There has been a lot written lately about whether mankind improved when we became “civilized” or whether we were better off as hunter gatherers.  It seems hunter gatherers stayed healthier, had a more varied diet and were less dangerous to the remainder of the environment.

Agriculture has been blamed for many of the problems that humanity has.  In fact, Jared Diamond called it The Worst Mistake in the History of the Human Race.

Yanomami are among the Last Independent People

To succeed at agriculture, we became much more social.  But was it agriculture that made us social or was it fully embracing interdependence?

All the hunter gatherer types were independent souls.  They could go off into the wild in a group of four or five or even alone and survive for weeks at a time.

Today most people cannot survive independently.  We are a shadow of our ancestors in this way.  That’s why we watch Survivor reality shows like Bear Grylls in Man vs. Wild or even season after season of Survivor itself.

Basic independence and surviving without relying on other people has become an exotic skill set from a basic life need in only a couple hundred years.  Who among us can walk into the woods and survive for more than a few days.  I was once lost in the woods of northern British Columbia for three days and I can confirm, that was pretty much my limit for being out there by myself.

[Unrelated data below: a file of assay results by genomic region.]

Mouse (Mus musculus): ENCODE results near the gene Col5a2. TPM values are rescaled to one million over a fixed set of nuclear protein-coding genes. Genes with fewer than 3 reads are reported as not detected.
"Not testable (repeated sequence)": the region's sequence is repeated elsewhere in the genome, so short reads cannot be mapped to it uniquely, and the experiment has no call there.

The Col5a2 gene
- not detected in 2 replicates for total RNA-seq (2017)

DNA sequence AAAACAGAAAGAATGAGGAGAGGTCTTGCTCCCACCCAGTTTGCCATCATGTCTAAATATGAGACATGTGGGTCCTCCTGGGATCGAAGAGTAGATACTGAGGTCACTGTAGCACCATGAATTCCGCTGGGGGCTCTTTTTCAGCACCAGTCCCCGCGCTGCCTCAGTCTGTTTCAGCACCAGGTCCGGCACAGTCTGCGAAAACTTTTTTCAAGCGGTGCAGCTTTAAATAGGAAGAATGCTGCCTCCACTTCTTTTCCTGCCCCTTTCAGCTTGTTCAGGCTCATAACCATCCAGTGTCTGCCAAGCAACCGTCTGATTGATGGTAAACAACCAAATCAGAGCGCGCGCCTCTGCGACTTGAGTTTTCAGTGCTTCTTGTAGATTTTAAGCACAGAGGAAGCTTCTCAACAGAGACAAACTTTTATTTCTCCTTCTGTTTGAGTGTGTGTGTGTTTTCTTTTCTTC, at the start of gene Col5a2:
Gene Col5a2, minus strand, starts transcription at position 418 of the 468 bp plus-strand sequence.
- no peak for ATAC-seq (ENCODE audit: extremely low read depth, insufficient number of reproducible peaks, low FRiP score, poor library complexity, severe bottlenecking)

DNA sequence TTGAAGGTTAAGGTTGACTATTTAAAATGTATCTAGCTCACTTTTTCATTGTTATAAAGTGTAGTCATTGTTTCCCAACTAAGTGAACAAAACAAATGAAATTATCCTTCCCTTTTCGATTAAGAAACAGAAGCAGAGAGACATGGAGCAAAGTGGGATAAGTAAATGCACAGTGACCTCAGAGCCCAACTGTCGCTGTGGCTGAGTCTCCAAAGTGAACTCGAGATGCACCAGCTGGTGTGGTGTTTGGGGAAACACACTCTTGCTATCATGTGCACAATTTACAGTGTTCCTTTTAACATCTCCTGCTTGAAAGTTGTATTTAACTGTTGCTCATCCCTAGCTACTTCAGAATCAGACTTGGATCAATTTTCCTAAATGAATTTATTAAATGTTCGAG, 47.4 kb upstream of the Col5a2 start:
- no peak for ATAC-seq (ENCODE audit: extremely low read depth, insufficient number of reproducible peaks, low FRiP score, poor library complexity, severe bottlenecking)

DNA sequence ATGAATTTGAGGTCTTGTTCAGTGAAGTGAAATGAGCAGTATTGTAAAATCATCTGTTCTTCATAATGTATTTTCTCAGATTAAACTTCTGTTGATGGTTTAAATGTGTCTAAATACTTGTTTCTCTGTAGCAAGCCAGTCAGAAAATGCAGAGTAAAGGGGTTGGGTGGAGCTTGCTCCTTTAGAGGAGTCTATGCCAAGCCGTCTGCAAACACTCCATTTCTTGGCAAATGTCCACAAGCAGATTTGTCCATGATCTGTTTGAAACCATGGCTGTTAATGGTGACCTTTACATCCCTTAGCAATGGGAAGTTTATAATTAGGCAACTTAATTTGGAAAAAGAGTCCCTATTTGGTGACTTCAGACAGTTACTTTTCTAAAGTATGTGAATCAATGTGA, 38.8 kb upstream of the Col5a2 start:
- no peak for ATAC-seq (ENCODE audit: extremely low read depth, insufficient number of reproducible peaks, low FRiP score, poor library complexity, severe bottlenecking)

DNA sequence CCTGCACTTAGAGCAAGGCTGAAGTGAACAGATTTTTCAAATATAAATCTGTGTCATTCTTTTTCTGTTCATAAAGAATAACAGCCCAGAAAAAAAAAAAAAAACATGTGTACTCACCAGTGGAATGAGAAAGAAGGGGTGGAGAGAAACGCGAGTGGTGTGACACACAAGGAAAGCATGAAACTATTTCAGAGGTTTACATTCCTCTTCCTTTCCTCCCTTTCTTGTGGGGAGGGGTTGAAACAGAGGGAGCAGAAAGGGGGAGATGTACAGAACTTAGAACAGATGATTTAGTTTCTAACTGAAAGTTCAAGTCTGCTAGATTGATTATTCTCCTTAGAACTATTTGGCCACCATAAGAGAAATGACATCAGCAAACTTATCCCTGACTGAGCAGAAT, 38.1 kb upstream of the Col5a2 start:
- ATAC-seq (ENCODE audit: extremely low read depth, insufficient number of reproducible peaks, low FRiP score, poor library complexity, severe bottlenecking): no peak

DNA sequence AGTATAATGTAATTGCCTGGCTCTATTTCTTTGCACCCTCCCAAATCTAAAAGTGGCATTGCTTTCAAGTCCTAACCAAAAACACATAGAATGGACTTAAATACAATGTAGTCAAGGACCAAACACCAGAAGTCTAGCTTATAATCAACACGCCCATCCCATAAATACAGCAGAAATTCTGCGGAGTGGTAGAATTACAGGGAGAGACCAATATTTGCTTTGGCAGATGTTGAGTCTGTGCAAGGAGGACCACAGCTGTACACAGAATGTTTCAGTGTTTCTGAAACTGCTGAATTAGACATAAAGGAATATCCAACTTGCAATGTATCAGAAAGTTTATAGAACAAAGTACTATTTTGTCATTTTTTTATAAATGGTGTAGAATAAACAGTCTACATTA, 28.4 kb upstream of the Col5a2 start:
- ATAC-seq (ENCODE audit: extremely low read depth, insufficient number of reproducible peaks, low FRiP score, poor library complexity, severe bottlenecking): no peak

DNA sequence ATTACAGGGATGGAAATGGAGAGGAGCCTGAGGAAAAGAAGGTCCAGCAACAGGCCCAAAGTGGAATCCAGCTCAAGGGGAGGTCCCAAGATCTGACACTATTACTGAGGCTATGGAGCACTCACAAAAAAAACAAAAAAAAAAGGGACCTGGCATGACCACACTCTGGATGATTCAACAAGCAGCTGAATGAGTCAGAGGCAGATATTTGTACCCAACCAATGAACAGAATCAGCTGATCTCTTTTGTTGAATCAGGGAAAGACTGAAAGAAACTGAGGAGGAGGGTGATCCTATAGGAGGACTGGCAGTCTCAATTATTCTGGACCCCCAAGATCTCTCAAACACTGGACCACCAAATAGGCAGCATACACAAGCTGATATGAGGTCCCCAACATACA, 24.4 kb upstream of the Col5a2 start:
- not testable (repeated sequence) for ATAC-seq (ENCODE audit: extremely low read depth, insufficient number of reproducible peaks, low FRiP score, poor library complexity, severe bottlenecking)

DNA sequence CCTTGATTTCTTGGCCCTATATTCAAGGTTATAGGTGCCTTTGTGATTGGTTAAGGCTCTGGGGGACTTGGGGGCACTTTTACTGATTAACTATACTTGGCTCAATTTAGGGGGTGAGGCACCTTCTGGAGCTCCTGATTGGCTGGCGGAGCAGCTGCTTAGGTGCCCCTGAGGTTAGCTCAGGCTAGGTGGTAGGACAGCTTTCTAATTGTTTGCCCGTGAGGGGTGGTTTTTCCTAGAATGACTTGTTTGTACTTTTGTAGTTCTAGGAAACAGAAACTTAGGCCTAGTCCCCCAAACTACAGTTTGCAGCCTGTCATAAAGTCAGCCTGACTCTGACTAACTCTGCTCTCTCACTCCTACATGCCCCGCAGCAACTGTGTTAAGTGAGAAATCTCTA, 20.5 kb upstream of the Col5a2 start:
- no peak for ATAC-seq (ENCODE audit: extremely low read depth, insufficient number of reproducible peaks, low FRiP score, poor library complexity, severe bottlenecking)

In our society, being without outside contact almost never happens.  We are within reach of radio, television, cell phone, newspaper, manufactured goods, processed foods, and all the symptoms of an interdependent life.

Even the back to the woods people in Alberta and Montana do so wearing store bought clothes and shooting store ought guns.

We all rely on interdependence.  As soon as people starting living in settlements, we shared and specialized.  There is no turning back from our more and more intense socialization.

But maybe in this way we are superior.  We have had to learn to get along with other people.  It has been a rocky road with a lot of disagreements, call them wars, along the way.

The hurdle to get over is trusting other people that we have to be interdependent with.

According to recent studies, that ability to trust has now evolved us physically. Our brain can now cope with a large complex number of relationships.  We are almost totally dependent on others in most things we do.  Certainly, we have a little free will in our choices.  But the complex inter-connectivity of our lives leaves us a species of Blanche Duboises “‘always depending on the kindness of strangers.”  Okay most times we are relying on the self interest of strangers; but depend we do.

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